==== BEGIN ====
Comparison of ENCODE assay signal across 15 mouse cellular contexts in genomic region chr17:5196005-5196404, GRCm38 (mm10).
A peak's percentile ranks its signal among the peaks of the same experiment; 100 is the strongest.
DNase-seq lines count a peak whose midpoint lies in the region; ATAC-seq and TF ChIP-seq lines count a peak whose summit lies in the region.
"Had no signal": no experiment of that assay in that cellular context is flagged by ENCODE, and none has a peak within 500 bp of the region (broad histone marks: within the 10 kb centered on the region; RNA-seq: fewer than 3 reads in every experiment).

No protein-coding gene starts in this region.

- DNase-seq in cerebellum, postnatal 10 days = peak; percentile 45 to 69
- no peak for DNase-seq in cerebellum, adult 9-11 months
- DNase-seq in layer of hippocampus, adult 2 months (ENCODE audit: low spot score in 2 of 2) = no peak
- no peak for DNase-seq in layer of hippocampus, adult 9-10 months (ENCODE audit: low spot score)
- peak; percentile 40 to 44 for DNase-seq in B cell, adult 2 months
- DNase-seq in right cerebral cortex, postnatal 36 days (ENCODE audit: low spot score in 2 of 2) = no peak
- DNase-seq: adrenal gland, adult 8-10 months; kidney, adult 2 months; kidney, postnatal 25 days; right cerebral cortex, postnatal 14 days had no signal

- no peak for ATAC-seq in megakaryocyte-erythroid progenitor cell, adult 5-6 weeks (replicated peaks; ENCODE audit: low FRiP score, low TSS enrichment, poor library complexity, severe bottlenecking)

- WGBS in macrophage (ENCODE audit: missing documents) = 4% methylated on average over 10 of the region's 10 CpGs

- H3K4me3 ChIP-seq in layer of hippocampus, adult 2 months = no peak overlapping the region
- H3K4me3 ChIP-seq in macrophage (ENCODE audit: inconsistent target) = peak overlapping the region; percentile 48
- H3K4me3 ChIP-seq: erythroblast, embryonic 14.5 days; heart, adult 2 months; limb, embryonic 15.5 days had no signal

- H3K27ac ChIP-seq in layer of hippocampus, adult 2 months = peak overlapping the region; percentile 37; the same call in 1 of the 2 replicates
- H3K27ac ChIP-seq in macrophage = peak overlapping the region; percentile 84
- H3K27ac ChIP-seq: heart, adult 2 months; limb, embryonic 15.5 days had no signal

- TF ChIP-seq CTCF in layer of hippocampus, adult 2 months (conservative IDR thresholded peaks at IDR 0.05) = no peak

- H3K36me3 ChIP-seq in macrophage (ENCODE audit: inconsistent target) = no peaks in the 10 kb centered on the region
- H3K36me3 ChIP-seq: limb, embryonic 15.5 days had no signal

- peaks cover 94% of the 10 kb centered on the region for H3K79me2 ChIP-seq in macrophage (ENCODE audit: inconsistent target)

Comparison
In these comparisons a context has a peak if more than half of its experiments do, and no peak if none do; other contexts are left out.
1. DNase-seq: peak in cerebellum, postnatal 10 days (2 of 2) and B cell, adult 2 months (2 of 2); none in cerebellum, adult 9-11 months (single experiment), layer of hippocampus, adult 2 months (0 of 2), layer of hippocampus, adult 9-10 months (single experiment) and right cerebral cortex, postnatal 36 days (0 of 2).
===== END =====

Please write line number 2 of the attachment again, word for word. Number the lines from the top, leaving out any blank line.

A peak's percentile ranks its signal among the peaks of the same experiment; 100 is the strongest.